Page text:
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Daily Archive : Sunday May 5, 2013

News

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    A sign outside a restaurant in downtown Arlington Heights on Sunday thanks the police department for its handling of a standoff situation. Portions of downtown were cordoned off Saturday night during the standoff, which ended peacefully.

    Arlington Hts. businesses, residents relieved by end to standoff

    As Arlington Heights police continued to investigate a standoff that ended peacefully Saturday night, business owners, residents and shoppers in the village's downtown expressed relief and gratitude for how it was handled.

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    Collin Scheffler, left, and Jesus Sanchez

    Bond set at $2 million for Wheeling murder suspect

    A judge set ond at $2 million Sunday for an Arlington Heights teen charged with shooting a Wheeling man to death Wednesday while trying to gun down a rival gang member.Jesus Sanchez, 18, of the 2000 block of West Nichols Road, was trying to kill a 15-year-old boy who had left his gang to join a rival group when he instead fatally shot 23-year-old bystander Rafael Orozco, a Cook County prosecutor...

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    Gov. Pat Quinn vetoed a plan Sunday to increase ComEd electric rates by roughly $70 million.

    Quinn rejects bill raising electric rates

    Gov. Pat Quinn has rejected a plan to increase electric rates by roughly $70 million, a proposal ComEd says would have helped get so-called Smart Grid technology back on track. Quinn vetoed the plan Sunday saying the bill would undermine oversight and force automatic rate hikes.

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    With a little help from his new left arm, Kent Carson can slip on both of his prosthetic legs quickly during this therapy session at Advocate Christ Medical Center in Oak Lawn. Carson is walking on his own just eight months after a nearly fatal bout of Legionnaires’ disease led to the amputations of his left arm and both legs.

    Triple amputee wants Boston victims to know it gets better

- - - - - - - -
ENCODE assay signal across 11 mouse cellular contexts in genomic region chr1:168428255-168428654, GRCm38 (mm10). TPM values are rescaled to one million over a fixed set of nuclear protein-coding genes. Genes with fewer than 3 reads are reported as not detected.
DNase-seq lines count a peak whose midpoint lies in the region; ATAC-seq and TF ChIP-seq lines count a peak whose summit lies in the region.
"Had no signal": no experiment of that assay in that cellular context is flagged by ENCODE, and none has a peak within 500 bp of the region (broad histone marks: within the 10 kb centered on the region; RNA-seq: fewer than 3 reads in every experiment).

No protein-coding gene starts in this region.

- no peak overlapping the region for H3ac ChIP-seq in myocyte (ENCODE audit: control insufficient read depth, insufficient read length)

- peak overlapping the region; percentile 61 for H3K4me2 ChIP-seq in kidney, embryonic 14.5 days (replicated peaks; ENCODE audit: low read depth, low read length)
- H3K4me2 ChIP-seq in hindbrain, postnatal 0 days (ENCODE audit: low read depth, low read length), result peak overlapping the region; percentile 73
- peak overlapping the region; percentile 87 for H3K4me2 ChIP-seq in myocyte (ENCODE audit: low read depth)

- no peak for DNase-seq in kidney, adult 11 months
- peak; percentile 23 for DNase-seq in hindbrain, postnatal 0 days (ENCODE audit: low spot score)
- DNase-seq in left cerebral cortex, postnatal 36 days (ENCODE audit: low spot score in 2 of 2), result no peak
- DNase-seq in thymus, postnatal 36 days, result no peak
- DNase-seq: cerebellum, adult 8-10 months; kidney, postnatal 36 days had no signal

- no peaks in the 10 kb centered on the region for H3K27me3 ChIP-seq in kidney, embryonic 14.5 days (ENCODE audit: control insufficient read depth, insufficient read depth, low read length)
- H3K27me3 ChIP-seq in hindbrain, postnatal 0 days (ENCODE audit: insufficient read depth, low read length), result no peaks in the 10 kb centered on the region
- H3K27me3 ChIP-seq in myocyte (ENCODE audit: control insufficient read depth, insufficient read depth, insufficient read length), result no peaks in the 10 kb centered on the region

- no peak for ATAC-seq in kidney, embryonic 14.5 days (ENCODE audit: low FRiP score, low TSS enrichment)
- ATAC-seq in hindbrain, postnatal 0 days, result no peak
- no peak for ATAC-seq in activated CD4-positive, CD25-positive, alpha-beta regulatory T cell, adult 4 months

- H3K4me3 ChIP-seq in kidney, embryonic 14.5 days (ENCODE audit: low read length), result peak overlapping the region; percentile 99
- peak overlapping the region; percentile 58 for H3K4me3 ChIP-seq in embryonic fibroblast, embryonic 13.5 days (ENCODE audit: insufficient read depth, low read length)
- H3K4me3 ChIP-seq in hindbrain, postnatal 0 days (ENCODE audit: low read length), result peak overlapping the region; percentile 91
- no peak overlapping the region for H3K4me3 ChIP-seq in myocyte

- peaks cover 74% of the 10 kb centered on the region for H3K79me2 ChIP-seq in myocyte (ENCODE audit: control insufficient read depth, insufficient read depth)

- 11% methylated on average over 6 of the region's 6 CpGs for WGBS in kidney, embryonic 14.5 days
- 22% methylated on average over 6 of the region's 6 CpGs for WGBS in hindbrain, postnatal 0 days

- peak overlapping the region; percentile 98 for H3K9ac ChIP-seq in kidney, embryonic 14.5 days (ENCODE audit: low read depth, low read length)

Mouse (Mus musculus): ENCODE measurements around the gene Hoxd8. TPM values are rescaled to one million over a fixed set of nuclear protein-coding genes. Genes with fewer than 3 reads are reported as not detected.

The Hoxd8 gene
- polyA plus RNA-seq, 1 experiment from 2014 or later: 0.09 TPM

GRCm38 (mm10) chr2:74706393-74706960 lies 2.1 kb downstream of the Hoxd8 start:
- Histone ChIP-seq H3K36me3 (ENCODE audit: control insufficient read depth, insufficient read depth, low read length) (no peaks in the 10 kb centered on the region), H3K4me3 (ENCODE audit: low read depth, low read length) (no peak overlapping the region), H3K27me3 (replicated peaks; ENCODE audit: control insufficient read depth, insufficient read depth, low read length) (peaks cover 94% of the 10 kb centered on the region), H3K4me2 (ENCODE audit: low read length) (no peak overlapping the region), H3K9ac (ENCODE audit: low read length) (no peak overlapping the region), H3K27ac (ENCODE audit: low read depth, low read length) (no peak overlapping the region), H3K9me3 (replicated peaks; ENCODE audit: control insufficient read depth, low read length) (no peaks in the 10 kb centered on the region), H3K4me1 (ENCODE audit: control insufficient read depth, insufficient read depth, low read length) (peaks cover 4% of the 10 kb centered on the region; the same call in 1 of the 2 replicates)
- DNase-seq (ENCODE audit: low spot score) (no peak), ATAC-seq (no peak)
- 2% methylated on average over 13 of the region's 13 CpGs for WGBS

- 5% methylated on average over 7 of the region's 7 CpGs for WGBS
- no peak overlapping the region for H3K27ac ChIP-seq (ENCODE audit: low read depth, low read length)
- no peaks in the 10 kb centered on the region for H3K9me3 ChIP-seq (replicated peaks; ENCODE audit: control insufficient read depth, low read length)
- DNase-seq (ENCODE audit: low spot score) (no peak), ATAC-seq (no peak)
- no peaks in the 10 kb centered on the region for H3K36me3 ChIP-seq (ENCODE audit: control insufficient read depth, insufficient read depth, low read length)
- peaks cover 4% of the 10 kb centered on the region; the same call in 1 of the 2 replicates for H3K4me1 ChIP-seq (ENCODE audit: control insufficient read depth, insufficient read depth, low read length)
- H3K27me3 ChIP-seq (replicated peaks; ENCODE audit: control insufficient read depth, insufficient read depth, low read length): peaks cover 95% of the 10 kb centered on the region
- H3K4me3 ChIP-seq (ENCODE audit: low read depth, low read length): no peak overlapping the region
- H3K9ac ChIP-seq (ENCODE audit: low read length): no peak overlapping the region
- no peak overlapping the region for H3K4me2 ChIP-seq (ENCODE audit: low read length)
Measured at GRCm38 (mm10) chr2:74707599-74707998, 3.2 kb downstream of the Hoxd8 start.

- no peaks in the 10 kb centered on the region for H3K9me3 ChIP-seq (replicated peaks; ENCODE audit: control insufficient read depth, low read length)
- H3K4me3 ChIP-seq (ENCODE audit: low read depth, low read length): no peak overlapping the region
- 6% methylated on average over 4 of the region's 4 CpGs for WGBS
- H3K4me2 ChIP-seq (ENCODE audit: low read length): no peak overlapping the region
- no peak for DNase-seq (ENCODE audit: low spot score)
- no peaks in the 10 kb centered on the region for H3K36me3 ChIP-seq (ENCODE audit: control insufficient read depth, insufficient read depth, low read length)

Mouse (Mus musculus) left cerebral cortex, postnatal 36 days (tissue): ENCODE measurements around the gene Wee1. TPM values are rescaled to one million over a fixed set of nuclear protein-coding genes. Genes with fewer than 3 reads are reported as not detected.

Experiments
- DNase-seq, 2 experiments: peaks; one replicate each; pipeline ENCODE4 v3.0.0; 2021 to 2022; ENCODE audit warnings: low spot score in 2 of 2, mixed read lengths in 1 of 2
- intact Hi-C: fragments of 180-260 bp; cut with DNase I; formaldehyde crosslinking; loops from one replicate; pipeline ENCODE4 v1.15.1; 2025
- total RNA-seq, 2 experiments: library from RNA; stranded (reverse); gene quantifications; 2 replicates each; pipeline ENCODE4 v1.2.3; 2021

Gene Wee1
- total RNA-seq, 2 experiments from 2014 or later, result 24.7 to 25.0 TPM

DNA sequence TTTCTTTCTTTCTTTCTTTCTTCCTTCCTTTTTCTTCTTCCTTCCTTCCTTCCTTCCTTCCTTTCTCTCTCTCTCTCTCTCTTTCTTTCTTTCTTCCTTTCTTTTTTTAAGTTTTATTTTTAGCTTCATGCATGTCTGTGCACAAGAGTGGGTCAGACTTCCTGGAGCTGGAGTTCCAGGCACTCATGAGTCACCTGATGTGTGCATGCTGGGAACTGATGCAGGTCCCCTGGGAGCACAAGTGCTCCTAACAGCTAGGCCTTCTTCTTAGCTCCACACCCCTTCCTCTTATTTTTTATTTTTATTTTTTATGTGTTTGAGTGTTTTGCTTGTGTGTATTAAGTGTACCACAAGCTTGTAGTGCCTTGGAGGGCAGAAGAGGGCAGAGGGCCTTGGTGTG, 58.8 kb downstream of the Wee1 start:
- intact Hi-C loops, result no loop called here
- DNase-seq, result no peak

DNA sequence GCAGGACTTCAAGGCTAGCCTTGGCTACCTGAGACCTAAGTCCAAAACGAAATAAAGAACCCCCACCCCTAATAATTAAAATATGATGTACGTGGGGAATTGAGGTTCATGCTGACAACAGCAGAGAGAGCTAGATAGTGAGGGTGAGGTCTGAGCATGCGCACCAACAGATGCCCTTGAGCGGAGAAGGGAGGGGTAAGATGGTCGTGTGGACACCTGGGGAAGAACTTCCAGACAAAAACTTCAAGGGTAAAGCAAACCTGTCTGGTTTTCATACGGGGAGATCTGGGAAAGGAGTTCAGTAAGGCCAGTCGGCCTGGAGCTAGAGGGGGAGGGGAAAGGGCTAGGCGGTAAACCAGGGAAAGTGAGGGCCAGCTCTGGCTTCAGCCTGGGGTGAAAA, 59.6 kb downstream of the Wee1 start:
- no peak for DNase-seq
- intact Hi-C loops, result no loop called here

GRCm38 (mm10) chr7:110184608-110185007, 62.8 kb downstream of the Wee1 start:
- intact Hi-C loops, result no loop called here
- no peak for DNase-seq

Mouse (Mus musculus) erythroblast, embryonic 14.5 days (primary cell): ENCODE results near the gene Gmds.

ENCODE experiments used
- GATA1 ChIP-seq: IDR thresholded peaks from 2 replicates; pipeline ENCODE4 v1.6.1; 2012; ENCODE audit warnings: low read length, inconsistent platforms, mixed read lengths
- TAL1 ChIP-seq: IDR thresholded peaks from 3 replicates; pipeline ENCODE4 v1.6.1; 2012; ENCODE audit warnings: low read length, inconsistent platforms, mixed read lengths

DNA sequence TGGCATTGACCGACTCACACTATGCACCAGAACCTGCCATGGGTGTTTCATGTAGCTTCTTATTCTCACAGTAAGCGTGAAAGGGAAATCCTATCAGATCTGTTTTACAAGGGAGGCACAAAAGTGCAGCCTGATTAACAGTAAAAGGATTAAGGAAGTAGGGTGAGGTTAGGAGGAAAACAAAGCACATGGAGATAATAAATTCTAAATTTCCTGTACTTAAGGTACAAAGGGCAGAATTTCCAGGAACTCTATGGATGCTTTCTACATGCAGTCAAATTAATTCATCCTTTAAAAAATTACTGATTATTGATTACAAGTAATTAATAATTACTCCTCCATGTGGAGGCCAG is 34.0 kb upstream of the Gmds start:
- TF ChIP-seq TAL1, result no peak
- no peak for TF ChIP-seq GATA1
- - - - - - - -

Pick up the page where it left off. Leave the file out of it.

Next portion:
It wasn't a bomb blast, but a nearly fatal bout of Legionnaires' disease that led to the amputations of Kent Carson's left arm and both legs last year. Now the Round Lake Beach man is walking, working on driving again and would love to visit the Boston bombing victims to give them encouragement.

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    Man accidentally shoots brother in Elgin Twp.

    Kane County Sheriff's police are investigating an accidental shooting in unincorporated Elgin Township early Sunday morning. The victim is being treated for nonlife-threatening injuries at Provena St. Joseph Hospital in Elgin. No charges have been filed.

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    Charles Amrich

    Election fights cost Island Lake taxpayers $44,125

    Two activists' lengthy and ultimately fruitless attempts to knock Island Lake Mayor-elect Charles Amrich and Trustee-elect Tony Sciarrone off last month's ballot cost the village nearly $44,125 in legal fees, records show. The petition challenge process dragged on for three months and included two trips to Lake County circuit court.

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    Village President Arlene Mulder speaks to guests during groundbreaking ceremonies for the new Arlington Heights Village Hall on June 8, 2006.

    Looking at Arlene Mulder's legacy in Arlington Heights

    In 1991, Arlene Mulder had been a park board commissioner for 12 years when Village President Bill Maki asked, or as Mulder remembers it, begged, her to run for trustee. Two years later Maki became a judge and Mulder won her first term as mayor. On Monday, she'll bang the gavel for the last time before turning it over to Tom Hayes.

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    Damaged buildings wrecked by an Israeli airstrike are seen in Damascus, Syria, Sunday. Israeli warplanes struck areas in and around the Syrian capital early Sunday, setting off a series of explosions as they targeted a shipment of Iranian-made guided missiles.

    Israeli airstrikes on Syria prompt threats, anger

    Israel rushed to beef up its rocket defenses on its northern border Sunday to shield against possible retaliation after carrying out two airstrikes in Syria over 48 hours — an unprecedented escalation of Israeli involvement in the Syrian civil war. Syria and its patron Iran hinted at possible retribution, though the rhetoric in official statements appeared relatively muted.

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    The Aurora Police Department honored seven of it’s officers, who along with six firefighters, saved the life of 14-year-old Annie Prosser who nearly drowned in March after the vehicle in which she was riding crashed into a retention pond. Edwin Doepel, left, Erik Swastek, Greg Christoffel, Nicholas Gartner, Joshua Sullivan, and Chris Coronado wait in line for a hug from Annie Prosser while she hugs Jeffrey Hahn.

    Images: The Week in Pictures
    This edition of The Week in Pictures features Francis Cardinal George blessing a new hospital, a drive-thru prayer service, and a super crocodile dinosaur exhibit.